The figure, tiny at this distance but obviously a woman, stood and began using the tether to rappel down the side of the whale, eventually using the tether like a zip-line to descend the fifteen meters down to the ground.
She strode toward them. Her white exo-suit was covered in blue goop and they couldn’t see her face.
“Caira Diaz,” Francis said. More an explanation than an introduction.
When she was closer, she pulled her helmet off. She tried to wipe sweat from her forehead, but managed only to smear the blue goop into her black hair.
“Wow!” she said, tucking her helmet under her arm. "Someone get a picture of this: ‘How I spent my summer vacation.’”
Francis hooked a thumb over his shoulder at the Crew. “That’s them,” he said.
“Hi!” Caira addressed the five hunters. “Who the hell are you?”
“If you can catch ‘em like that,” Abe ignored her question, pointed to the whale-thing, “why not just bring it down to the ground? Make it easier to poke.”
“Well, I mean, we could,” Caira said. “But how would they get back up? They spend most of their time in the water, they only use their hydrogen ballasts to surface and fly when they mate. Grounding them freaks them out and they vent all their hydrogen. They get stranded and. . .die. So we either study them in the water, which is fine until you want to understand this whole mechanism,” she half-turned and waved at the floating whale, “or you wait until mating season and….”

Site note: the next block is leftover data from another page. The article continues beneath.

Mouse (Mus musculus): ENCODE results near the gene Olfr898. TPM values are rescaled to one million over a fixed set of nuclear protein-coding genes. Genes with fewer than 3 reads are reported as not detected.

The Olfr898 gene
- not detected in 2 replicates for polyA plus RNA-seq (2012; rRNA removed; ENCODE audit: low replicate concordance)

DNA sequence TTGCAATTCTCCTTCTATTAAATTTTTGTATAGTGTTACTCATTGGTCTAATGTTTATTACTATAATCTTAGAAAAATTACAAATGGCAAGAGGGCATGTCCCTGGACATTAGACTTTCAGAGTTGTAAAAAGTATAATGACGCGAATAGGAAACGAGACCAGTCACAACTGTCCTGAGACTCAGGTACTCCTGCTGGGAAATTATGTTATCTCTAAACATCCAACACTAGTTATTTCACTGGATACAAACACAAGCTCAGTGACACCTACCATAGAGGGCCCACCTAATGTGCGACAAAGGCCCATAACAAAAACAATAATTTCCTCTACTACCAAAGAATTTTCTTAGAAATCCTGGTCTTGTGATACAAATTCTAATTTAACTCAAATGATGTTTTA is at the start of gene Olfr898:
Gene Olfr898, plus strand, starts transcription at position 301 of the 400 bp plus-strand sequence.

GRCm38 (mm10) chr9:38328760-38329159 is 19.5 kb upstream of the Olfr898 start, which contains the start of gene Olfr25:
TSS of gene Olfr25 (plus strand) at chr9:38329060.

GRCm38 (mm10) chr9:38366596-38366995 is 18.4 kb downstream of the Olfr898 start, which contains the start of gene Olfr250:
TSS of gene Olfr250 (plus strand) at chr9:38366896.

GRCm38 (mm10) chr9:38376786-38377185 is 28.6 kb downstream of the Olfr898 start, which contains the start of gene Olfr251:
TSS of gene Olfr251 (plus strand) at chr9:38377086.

“They vent hydrogen?” Parnell asked, looking with awe at the giant beast.
“Yeah!” Caira said. “It’s spectacular, you should see it. HUGE gouts of flame. We used to think it was a weapon for fighting other bulls, but I think we’ve basically proved it’s just a mating display,” she looked at Francis, now standing well behind her, who nodded in agreement.
“That’s why they call ‘em fire whales,” Griffin said.
“Yes it is!” Caira said. “Well, the scientific name is balaenavia ignis. First thing Catalog does, name every. . .thing.” She was looking at Griffin. “You look just like Griffin Hallsey.”
“I am Griffin Hallsey.”
“You are Griffin Hallsey,” Caira said, eyes wide. “Wow. Well, then you know what you are talking about because if I recall correctly you hunted a bull whale back before we really knew anything about them.”
“I did, I did. Wasn’t much of a hunt, turns out. Mostly a photo op, but the press we got earned us a ton of funding.”
“Yeah,” Caira said smiling. “Funding, tell me about it.”
She looked genially at the five hunters, nodding as though they were already friends. As though everyone was her friend.
“So what are you uh…,” she stopped and pointed at Parnell. “That looks like a Berserker Suit,” she said.
“Yep,” Abe said. Parnell nodded.
“You’re a Rage Trooper?” Caira asked. “I thought they scrapped that program.”
“They did,” Parnell said. “Suit didn’t work.”
“I sorta fucked with it a little,” Abe said, and slapped the metal of Parnell’s suit. “It won’t kill the man inside no more, just hurts like hell.”
Caira nodded. “So you’re a strange group of people, that’s what I’m learning.”
“My name’s William Cabot,” Cabot said. “This is Abe, Griffin you know, Parnell…”
“Parnell,” Caira said, frowning. “Parnell the Rage Trooper. James Parnell,” she said, finally.
Parnell stopped smiling. His face lost all expression.